The emergency response plan must be initially reviewed by the SERC and, at least, annually by the LEPC. Regional Response Teams (RRTs), composed of federal regional officials and state representatives, may review the plans and provide assistance to the LEPCs upon request by the SERC or LEPC.

Planning activities of LEPCs and facilities should be initially focused on, but not limited to, the 360 extremely hazardous substances published in the Federal Register. Plans should be comprehensive, addressing all hazardous materials of concern and transportation as well as fixed facilities. The list includes the threshold planning quantities (minimum limits) for each substance (see Code of Federal Regulations (CFR) Part 40, Section 355). Through rulemaking, EPA can revise the list and threshold planning quantities based on the toxicity, reactivity, volatility, dispersability, combustibility, or flammability of substance.

Any facility that has present any of the listed chemicals in a quantity equal to or greater than its threshold planning quantity is subject to the emergency planning requirements. In addition, the SERC or the Governor can designate additional facilities, after public comment, to be subject to these requirements. Covered facilities must notify the SERC and LEPC that they are subject to these requirements within 60 days after they begin to have present any of the extremely hazardous substances in an amount equal to or in excess of threshold planning quantities.

In addition, the SERC must notify the EPA regional office of all facilities subject to the emergency planning requirements, including facilities designated by the SERC or the governor.

Section 304: Emergency Notification

Facilities must immediately notify the LEPCs and the SERCs likely to be affected if there is a release into the environment of a hazardous substance that exceeds the reportable quantity for that substance. Substances subject to this requirement are those on the list of 360 extremely hazardous substances as published in Federal Register (40 CFR 355) as well as the more than 700 hazardous substances subject to the emergency notification requirements under CERCLA Section 103(a)(40 CFR 302.4). Some chemicals are common to both lists. The CERCLA hazardous substances also require notification of releases to the National Response Center (NRC), which alerts federal responders.

Initial notification can be made by telephone, radio, or in person. Emergency notification requirements involving transportation incidents can be met by dialing 911, or in the absence of a 911 emergency number, calling the operator.  This emergency notification needs to include:

  • The chemical name;
  • An indication of whether the substance is extremely hazardous;
  • An estimate of the quantity released into the environment;
  • The time and duration of the release;
  • Whether the release occurred into air, water, and/or land;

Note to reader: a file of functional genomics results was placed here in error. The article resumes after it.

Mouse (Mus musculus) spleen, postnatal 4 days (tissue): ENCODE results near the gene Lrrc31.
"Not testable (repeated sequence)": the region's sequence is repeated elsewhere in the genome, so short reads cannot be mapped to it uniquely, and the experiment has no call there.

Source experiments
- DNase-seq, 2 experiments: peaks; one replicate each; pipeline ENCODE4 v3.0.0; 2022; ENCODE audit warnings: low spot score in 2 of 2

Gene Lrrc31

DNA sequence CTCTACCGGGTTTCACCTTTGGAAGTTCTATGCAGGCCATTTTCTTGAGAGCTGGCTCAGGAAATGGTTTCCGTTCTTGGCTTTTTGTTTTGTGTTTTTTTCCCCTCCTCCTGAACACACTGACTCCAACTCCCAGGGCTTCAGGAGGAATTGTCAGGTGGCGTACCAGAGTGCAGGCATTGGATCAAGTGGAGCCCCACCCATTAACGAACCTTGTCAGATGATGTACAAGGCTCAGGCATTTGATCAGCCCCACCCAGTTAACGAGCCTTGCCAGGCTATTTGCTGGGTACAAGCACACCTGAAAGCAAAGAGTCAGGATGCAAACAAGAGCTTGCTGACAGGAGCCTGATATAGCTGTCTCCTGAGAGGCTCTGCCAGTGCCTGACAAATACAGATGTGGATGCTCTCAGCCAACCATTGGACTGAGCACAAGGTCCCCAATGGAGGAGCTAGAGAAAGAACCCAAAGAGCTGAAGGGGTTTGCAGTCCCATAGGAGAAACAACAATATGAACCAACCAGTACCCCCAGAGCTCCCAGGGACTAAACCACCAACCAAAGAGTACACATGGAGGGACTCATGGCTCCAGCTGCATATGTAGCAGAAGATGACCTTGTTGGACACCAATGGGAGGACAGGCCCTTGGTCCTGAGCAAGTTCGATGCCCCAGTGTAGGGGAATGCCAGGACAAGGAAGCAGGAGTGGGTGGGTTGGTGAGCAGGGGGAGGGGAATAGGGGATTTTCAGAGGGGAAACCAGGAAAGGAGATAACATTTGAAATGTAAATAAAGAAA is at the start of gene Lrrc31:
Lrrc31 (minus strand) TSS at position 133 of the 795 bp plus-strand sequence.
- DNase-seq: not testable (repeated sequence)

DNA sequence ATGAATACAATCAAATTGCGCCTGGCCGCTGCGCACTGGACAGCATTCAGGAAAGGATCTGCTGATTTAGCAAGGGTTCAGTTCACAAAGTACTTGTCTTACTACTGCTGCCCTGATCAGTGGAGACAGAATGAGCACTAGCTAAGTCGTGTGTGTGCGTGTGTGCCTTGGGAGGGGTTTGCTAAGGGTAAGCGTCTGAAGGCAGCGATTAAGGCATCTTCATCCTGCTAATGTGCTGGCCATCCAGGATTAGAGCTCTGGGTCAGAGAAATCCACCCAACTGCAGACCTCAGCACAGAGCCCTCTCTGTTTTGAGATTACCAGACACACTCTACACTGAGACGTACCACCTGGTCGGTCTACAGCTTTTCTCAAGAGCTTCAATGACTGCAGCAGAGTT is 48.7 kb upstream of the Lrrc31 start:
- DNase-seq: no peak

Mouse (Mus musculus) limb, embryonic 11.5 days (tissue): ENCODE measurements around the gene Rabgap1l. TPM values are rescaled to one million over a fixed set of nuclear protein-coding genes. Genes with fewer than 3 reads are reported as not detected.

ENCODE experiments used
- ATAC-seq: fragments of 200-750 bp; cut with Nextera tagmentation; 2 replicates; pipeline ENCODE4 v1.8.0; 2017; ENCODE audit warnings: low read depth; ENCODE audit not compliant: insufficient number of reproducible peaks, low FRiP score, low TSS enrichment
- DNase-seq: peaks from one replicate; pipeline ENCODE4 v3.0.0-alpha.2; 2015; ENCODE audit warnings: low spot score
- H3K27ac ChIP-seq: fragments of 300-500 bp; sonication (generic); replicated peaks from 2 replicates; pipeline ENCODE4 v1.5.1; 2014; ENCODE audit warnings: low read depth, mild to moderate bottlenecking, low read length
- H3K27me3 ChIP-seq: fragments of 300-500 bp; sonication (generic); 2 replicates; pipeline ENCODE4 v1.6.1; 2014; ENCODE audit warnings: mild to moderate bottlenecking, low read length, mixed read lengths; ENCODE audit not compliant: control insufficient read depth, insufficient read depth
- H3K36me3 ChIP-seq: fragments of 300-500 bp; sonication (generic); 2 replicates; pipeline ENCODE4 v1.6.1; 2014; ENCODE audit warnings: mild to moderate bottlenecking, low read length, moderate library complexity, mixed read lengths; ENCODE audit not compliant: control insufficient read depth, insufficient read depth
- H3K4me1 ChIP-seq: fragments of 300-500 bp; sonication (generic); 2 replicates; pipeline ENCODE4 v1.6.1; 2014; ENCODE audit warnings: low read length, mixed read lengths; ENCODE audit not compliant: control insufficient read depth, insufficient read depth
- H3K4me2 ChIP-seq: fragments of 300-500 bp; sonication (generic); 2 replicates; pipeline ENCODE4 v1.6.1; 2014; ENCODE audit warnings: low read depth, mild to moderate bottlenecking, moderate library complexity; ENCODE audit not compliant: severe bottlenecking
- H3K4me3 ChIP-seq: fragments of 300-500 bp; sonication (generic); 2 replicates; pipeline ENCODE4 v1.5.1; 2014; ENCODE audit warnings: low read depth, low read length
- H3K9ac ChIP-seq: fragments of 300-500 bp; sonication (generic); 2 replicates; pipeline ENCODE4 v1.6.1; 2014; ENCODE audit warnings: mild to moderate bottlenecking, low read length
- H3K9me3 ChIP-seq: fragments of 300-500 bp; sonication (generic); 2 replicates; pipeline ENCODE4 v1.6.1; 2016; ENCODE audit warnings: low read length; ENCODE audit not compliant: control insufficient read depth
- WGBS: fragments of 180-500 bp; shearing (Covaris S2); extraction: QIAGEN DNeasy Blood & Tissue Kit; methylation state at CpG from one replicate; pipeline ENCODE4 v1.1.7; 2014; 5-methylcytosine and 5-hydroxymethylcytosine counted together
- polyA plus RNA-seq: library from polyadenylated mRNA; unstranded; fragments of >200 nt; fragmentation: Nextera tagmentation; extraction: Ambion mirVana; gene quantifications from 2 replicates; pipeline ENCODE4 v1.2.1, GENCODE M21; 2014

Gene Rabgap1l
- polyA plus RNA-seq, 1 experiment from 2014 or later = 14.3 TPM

• Any known or anticipated acute or chronic health risks associated with the emergency, and where necessary, advice regarding medical attention for exposed individuals;
  • Proper precautions, such as evacuation or sheltering in place;
  • Name and telephone number of contact person.

Section 304 also requires a written follow-up emergency notice as soon as practicable after the release. The follow-up notice or notices must:

  • Update information included in the initial notice;
  • Provide information on actual response actions taken;
  • Provide advice regarding medical attention necessary for exposed individuals.

If LEPCs are not yet formed, releases should be reported to appropriate local response officials.

Section 311-312: Community Right-to-know Requirements

There are two Community Right-to-Know reporting requirements within the Emergency Planning and Community Right-to-Know Act. Section 311 require facilities that must prepare material safety data sheets (MSDS) under Occupational Safety and Health Administration (OSHA) regulations to submit either copies of their MSDSs or a list of MSDSs chemicals to:

The LEPC, The SERC, and,The local fire department with jurisdiction over the facility. If the facility owner or operator chooses to submit a list of MSDS chemicals, the list must include the chemical or common name of each substance and must identify the applicable hazard categories. These hazard categories are:

  • Immediate (acute) health hazard,
  • Delayed (chronic) health hazard,
  • Fire hazard,
  • Sudden release of pressure hazard, and,
  • Reactive hazard.

If a list is submitted, the facility must submit a copy of the MSDSs for any chemical on the list upon the request of the LEPC or SERC. Also EPA has established threshold quantities for hazardous chemicals below which no facility must report. The current thresholds for Section 311 are:

  • For extremely hazardous substances: 500 pounds or the threshold planning quantity, whichever is lower.
  • For all other hazardous chemicals: 10,000 pounds.

The initial submission of the MSDSs or a list of MSDSs chemicals was due on October 17, 1987, or three months after the facility is required to prepare or have available an MSDSs under OSHA regulations. Currently, OSHA regulations require all employers to have or prepare MSDSs for their chemicals. Under the Emergency Planning and Community Right-to-Know statute, facilities newly covered by the OSHA regulations must submit MSDSs or a list of MSDSs chemicals within three months after they become covered.